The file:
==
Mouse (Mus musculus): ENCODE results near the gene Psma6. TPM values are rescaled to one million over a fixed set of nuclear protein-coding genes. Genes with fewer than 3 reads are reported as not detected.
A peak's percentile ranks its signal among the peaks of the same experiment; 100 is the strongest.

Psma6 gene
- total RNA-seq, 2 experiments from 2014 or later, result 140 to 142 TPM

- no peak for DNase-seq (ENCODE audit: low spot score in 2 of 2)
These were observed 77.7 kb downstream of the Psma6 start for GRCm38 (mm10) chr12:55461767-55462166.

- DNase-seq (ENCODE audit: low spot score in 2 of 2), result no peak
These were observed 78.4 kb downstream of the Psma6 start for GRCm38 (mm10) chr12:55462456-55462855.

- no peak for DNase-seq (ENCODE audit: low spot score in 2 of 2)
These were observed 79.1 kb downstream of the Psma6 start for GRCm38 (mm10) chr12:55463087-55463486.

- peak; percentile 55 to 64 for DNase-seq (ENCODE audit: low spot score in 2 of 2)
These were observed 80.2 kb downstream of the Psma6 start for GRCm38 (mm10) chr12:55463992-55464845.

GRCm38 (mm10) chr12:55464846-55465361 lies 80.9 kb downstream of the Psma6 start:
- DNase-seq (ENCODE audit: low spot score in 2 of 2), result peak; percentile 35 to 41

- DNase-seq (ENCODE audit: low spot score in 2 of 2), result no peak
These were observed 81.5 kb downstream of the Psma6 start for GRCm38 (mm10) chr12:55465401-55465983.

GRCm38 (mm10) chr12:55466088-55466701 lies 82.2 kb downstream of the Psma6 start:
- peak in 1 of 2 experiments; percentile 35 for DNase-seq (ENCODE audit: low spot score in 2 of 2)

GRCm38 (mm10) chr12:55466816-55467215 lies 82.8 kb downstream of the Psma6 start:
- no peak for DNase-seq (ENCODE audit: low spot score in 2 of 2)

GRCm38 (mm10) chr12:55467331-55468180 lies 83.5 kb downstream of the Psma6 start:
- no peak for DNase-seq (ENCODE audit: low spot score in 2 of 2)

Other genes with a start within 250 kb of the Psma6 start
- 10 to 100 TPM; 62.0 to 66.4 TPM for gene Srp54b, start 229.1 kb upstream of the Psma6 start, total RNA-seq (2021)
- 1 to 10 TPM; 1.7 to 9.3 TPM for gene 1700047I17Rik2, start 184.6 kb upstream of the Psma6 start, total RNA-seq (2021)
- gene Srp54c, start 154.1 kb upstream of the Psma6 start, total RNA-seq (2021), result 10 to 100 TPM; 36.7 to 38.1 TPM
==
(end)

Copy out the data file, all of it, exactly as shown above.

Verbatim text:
Mouse (Mus musculus): ENCODE results near the gene Psma6. TPM values are rescaled to one million over a fixed set of nuclear protein-coding genes. Genes with fewer than 3 reads are reported as not detected.
A peak's percentile ranks its signal among the peaks of the same experiment; 100 is the strongest.

Psma6 gene
- total RNA-seq, 2 experiments from 2014 or later, result 140 to 142 TPM

- no peak for DNase-seq (ENCODE audit: low spot score in 2 of 2)
These were observed 77.7 kb downstream of the Psma6 start for GRCm38 (mm10) chr12:55461767-55462166.

- DNase-seq (ENCODE audit: low spot score in 2 of 2), result no peak
These were observed 78.4 kb downstream of the Psma6 start for GRCm38 (mm10) chr12:55462456-55462855.

- no peak for DNase-seq (ENCODE audit: low spot score in 2 of 2)
These were observed 79.1 kb downstream of the Psma6 start for GRCm38 (mm10) chr12:55463087-55463486.

- peak; percentile 55 to 64 for DNase-seq (ENCODE audit: low spot score in 2 of 2)
These were observed 80.2 kb downstream of the Psma6 start for GRCm38 (mm10) chr12:55463992-55464845.

GRCm38 (mm10) chr12:55464846-55465361 lies 80.9 kb downstream of the Psma6 start:
- DNase-seq (ENCODE audit: low spot score in 2 of 2), result peak; percentile 35 to 41

- DNase-seq (ENCODE audit: low spot score in 2 of 2), result no peak
These were observed 81.5 kb downstream of the Psma6 start for GRCm38 (mm10) chr12:55465401-55465983.

GRCm38 (mm10) chr12:55466088-55466701 lies 82.2 kb downstream of the Psma6 start:
- peak in 1 of 2 experiments; percentile 35 for DNase-seq (ENCODE audit: low spot score in 2 of 2)

GRCm38 (mm10) chr12:55466816-55467215 lies 82.8 kb downstream of the Psma6 start:
- no peak for DNase-seq (ENCODE audit: low spot score in 2 of 2)

GRCm38 (mm10) chr12:55467331-55468180 lies 83.5 kb downstream of the Psma6 start:
- no peak for DNase-seq (ENCODE audit: low spot score in 2 of 2)

Other genes with a start within 250 kb of the Psma6 start
- 10 to 100 TPM; 62.0 to 66.4 TPM for gene Srp54b, start 229.1 kb upstream of the Psma6 start, total RNA-seq (2021)
- 1 to 10 TPM; 1.7 to 9.3 TPM for gene 1700047I17Rik2, start 184.6 kb upstream of the Psma6 start, total RNA-seq (2021)
- gene Srp54c, start 154.1 kb upstream of the Psma6 start, total RNA-seq (2021), result 10 to 100 TPM; 36.7 to 38.1 TPM